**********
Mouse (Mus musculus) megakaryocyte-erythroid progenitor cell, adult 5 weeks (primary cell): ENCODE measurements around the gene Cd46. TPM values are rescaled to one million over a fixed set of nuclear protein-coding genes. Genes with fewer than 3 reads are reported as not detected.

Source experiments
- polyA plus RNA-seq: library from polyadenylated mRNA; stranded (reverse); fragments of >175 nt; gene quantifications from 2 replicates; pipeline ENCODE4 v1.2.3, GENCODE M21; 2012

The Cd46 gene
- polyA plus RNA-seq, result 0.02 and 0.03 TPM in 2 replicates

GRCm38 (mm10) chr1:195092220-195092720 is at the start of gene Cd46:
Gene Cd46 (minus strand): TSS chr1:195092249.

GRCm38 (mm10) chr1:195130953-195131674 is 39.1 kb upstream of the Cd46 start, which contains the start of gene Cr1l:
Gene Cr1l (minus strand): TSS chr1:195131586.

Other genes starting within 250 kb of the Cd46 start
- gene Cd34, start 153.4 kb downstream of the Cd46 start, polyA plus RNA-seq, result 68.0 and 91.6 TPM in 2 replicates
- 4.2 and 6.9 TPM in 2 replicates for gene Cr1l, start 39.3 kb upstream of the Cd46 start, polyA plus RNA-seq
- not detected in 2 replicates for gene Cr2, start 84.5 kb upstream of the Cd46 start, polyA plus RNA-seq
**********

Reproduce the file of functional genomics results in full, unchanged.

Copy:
Mouse (Mus musculus) megakaryocyte-erythroid progenitor cell, adult 5 weeks (primary cell): ENCODE measurements around the gene Cd46. TPM values are rescaled to one million over a fixed set of nuclear protein-coding genes. Genes with fewer than 3 reads are reported as not detected.

Source experiments
- polyA plus RNA-seq: library from polyadenylated mRNA; stranded (reverse); fragments of >175 nt; gene quantifications from 2 replicates; pipeline ENCODE4 v1.2.3, GENCODE M21; 2012

The Cd46 gene
- polyA plus RNA-seq, result 0.02 and 0.03 TPM in 2 replicates

GRCm38 (mm10) chr1:195092220-195092720 is at the start of gene Cd46:
Gene Cd46 (minus strand): TSS chr1:195092249.

GRCm38 (mm10) chr1:195130953-195131674 is 39.1 kb upstream of the Cd46 start, which contains the start of gene Cr1l:
Gene Cr1l (minus strand): TSS chr1:195131586.

Other genes starting within 250 kb of the Cd46 start
- gene Cd34, start 153.4 kb downstream of the Cd46 start, polyA plus RNA-seq, result 68.0 and 91.6 TPM in 2 replicates
- 4.2 and 6.9 TPM in 2 replicates for gene Cr1l, start 39.3 kb upstream of the Cd46 start, polyA plus RNA-seq
- not detected in 2 replicates for gene Cr2, start 84.5 kb upstream of the Cd46 start, polyA plus RNA-seq